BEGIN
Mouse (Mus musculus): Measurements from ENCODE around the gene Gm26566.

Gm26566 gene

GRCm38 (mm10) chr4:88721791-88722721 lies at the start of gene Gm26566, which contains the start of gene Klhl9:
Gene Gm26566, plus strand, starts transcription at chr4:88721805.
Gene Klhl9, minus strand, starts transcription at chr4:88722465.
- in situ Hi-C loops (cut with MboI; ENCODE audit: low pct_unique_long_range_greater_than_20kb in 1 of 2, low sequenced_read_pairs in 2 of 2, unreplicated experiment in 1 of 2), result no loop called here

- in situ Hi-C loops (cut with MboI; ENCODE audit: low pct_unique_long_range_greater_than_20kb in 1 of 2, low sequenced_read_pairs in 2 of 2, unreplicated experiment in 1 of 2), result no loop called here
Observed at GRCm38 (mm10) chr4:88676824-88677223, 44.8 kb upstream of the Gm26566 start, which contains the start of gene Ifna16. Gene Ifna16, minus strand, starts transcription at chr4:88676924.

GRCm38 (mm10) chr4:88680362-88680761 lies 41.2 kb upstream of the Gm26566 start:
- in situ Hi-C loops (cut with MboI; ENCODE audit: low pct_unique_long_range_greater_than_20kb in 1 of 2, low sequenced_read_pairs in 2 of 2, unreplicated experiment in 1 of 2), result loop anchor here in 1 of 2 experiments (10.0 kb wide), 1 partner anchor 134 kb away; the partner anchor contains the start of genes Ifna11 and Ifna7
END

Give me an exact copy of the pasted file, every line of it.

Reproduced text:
Mouse (Mus musculus): Measurements from ENCODE around the gene Gm26566.

Gm26566 gene

GRCm38 (mm10) chr4:88721791-88722721 lies at the start of gene Gm26566, which contains the start of gene Klhl9:
Gene Gm26566, plus strand, starts transcription at chr4:88721805.
Gene Klhl9, minus strand, starts transcription at chr4:88722465.
- in situ Hi-C loops (cut with MboI; ENCODE audit: low pct_unique_long_range_greater_than_20kb in 1 of 2, low sequenced_read_pairs in 2 of 2, unreplicated experiment in 1 of 2), result no loop called here

- in situ Hi-C loops (cut with MboI; ENCODE audit: low pct_unique_long_range_greater_than_20kb in 1 of 2, low sequenced_read_pairs in 2 of 2, unreplicated experiment in 1 of 2), result no loop called here
Observed at GRCm38 (mm10) chr4:88676824-88677223, 44.8 kb upstream of the Gm26566 start, which contains the start of gene Ifna16. Gene Ifna16, minus strand, starts transcription at chr4:88676924.

GRCm38 (mm10) chr4:88680362-88680761 lies 41.2 kb upstream of the Gm26566 start:
- in situ Hi-C loops (cut with MboI; ENCODE audit: low pct_unique_long_range_greater_than_20kb in 1 of 2, low sequenced_read_pairs in 2 of 2, unreplicated experiment in 1 of 2), result loop anchor here in 1 of 2 experiments (10.0 kb wide), 1 partner anchor 134 kb away; the partner anchor contains the start of genes Ifna11 and Ifna7